The power of a business partnership can be impressive. Rotadyne is a prime example of how a company can expand when it joins with another. In the early 1970s, the Cleveland-based custom plastics molding manufacturer made bed pans, bottles, tanks and a small line of plastic toys. It partnered with a design firm, Nottingham Spirk, which helped create new products and a logo for the toy line: Little Tikes. After a few years, Rotadyne would change its name, explode in size and eventually be acquired by Rubbermaid.

Be sure that a company's size fits your goals in a business partnership.

While this example comes from the middle market, companies can join partners of any size. DuPont, a global chemical company, licenses technology to middle market businesses such as 6062 Holdings Inc., which developed new hydroponics products through the partnership. Consortia such as the EUREKA network support research and development projects by midsized partners. An example is the E! 1692 SANIFOGGER, an ultrasonic humidifier and ozone deployment system that helps grocery stores keep produce fresh for longer periods. The product was the result of joint work by Netherlands-based Contronics Engineering B.V. and UK-based Norman Pendred & Co.

There are multiple reasons why a company might engage in a business partnership:

  • To access critical intellectual property.
  • To develop a new product or service type.
  • To expand or improve distribution.
  • To seek specific expertise.
  • To add financial strength and scale.
  • To improve relationships with strategic suppliers.
  • To validate a brand to potential customers.

In each case, a company might partner with a business that is smaller, the same size or larger. However, not all potential partners are right for every occasion. Here are some of the advantages and disadvantages of each.

Small Businesses: Nimble But Limited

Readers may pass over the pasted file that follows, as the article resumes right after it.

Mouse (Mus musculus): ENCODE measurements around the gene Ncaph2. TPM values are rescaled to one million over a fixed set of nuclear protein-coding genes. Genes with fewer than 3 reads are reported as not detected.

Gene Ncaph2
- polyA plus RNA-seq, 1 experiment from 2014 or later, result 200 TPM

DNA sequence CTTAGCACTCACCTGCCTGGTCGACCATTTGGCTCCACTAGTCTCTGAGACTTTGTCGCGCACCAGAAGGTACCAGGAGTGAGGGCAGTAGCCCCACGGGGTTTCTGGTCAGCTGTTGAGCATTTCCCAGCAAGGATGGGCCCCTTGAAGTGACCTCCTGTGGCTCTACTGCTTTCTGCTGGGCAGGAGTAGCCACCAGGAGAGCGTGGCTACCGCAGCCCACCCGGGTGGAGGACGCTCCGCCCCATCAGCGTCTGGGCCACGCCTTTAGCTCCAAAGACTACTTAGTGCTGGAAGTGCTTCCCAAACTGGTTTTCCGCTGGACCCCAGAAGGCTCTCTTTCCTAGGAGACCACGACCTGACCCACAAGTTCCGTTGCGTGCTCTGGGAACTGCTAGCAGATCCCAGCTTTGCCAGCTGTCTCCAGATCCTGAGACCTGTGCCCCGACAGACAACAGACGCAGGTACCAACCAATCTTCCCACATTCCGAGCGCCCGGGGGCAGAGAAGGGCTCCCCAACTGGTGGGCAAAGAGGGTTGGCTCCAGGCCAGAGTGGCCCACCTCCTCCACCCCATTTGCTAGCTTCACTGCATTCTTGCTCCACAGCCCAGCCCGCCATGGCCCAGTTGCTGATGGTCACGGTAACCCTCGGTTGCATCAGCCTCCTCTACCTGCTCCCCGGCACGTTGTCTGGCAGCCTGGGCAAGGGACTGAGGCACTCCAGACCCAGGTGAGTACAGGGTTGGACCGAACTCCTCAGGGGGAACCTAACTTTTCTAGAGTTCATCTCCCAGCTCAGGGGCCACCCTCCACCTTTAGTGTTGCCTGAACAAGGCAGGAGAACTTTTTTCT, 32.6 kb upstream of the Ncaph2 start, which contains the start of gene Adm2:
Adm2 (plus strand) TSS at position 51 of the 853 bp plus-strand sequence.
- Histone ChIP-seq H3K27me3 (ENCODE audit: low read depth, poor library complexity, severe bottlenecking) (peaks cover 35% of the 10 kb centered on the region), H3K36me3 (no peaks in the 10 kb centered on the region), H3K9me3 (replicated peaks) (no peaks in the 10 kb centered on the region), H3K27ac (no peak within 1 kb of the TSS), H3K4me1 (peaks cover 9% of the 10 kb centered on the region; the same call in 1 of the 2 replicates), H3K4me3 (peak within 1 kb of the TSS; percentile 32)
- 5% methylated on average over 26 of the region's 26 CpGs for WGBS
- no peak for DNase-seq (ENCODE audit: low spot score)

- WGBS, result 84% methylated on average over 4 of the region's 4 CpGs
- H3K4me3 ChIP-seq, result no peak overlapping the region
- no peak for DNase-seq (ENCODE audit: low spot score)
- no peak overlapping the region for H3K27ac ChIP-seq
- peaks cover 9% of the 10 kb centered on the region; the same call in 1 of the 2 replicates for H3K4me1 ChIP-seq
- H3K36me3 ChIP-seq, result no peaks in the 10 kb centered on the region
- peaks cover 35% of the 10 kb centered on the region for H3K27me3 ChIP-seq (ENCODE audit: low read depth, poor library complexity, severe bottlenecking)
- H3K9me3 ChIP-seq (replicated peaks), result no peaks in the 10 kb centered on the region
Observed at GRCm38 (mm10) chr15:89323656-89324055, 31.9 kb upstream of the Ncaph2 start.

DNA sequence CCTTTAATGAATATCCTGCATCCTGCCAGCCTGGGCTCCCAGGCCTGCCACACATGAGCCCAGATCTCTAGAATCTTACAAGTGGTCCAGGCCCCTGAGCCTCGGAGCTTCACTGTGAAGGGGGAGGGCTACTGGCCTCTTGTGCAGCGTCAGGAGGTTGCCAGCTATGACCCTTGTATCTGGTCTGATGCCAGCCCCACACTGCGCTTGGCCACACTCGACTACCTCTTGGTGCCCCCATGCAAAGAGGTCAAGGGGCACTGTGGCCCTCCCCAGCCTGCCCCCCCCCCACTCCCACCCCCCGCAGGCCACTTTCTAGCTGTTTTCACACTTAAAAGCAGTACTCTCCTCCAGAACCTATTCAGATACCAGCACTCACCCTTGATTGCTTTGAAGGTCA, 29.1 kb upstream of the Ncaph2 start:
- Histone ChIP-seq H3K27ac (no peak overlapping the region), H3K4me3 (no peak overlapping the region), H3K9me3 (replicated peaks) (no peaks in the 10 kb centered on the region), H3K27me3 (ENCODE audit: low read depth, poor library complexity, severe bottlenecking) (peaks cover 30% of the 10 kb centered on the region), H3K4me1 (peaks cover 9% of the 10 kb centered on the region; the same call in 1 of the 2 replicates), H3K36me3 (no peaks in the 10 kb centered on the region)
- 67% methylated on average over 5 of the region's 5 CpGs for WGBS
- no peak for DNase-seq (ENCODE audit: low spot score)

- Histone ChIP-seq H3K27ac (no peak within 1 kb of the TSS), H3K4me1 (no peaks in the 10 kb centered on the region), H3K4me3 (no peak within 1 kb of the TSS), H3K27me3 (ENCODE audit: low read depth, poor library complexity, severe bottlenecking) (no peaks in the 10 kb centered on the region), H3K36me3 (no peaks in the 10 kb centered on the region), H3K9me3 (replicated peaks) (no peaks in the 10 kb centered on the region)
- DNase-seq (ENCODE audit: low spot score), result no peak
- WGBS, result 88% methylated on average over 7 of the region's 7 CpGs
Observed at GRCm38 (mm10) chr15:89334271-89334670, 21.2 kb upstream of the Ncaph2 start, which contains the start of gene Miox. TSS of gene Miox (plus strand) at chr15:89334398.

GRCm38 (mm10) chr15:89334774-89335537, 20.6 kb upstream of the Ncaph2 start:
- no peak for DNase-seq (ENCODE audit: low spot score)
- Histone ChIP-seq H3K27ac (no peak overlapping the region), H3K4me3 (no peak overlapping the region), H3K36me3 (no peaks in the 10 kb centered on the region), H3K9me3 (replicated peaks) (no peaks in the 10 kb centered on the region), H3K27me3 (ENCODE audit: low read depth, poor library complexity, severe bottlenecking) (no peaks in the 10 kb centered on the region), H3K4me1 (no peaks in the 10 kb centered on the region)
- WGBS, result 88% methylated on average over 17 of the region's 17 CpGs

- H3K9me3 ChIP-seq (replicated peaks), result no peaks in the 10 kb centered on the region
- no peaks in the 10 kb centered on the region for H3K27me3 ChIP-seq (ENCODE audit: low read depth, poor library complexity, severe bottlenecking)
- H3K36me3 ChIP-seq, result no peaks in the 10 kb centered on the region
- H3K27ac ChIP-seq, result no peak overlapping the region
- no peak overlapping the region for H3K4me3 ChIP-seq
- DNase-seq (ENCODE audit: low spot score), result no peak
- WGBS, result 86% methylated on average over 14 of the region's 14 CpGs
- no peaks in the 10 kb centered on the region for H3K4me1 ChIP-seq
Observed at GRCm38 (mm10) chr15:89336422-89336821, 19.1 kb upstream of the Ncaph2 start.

Small partners typically have the flexibility and agility to turn on a dime because here are fewer factors that constrain their activities. Successful small companies are often great sources of innovation, but of course, they have their drawbacks. They likely will be dependent on your company's financial resources and ability to execute plans. You might look to such companies for potential breakthrough products that you could bring to market. Inversely, they could introduce your products to a different market, though they won't have the scale and connections to help you rapidly expand your presence. You also have to consider whether they have the discipline and management strength to deliver on their side of the arrangement.

The Middle Market: Connecting With Your Competitors

Partnerships with companies the same size as yours means dealing with organizations that you can likely understand. They are peers and could act as brand representatives in other geographies. They also might offer equal resources in a project. However, working with midsized companies means less flexibility than you might find with startups, as they will have more developed agendas for their end of the partnership. If both companies are in the same industry, there's also a greater chance that they could be competitors.

Enterprises: Where Limitless Resources Can Be Expensive

Big companies often bring developed resources and operations to smaller partners, and such corporations may take your products to an audience you can't reach. Yet there's also the danger that your product and brand will become associated with the larger partner, which could cause problems if the partnership were to disintegrate. Additionally, licensing defunded technology from a big company might require far more work in finding commercial applications, especially if development was stopped early on. It's unlikely that the partnership will be strategically significant to the larger company because of the size difference. Even negotiating a deal could be more challenging because the larger partner's lawyers and procurement staff will have greater expertise.

Consider any potential partnership within the context of your company's strategy. Identifying clear-cut roles, goals, communications and execution is critical to success, and each will differ depending on the size of the partner. Be sure your partner is the right size for your goals.

Has your company ever partnered with a differently sized organization? Tell us about your experience by commenting below.

Erik Sherman is an NCMM contributor and author whose work has appeared in such publications as The Wall Street Journal, The New York Times Magazine, Newsweek, the Financial Times, Chief Executive, Inc. and Fortune. He also blogs for CBS MoneyWatch. Sherman has extensive experience in corporate communications consulting and is the author or co-author of 10 books. Follow him on Twitter.